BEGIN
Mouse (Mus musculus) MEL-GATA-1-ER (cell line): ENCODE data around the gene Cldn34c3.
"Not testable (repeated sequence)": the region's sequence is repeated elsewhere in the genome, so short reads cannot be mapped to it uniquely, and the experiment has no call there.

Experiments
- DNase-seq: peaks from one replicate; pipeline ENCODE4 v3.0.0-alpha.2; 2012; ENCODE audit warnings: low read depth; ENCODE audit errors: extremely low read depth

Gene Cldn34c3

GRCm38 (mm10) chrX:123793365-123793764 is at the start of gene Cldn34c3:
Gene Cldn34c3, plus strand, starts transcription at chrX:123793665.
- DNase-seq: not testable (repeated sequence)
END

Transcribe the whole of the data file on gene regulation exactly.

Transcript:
Mouse (Mus musculus) MEL-GATA-1-ER (cell line): ENCODE data around the gene Cldn34c3.
"Not testable (repeated sequence)": the region's sequence is repeated elsewhere in the genome, so short reads cannot be mapped to it uniquely, and the experiment has no call there.

Experiments
- DNase-seq: peaks from one replicate; pipeline ENCODE4 v3.0.0-alpha.2; 2012; ENCODE audit warnings: low read depth; ENCODE audit errors: extremely low read depth

Gene Cldn34c3

GRCm38 (mm10) chrX:123793365-123793764 is at the start of gene Cldn34c3:
Gene Cldn34c3, plus strand, starts transcription at chrX:123793665.
- DNase-seq: not testable (repeated sequence)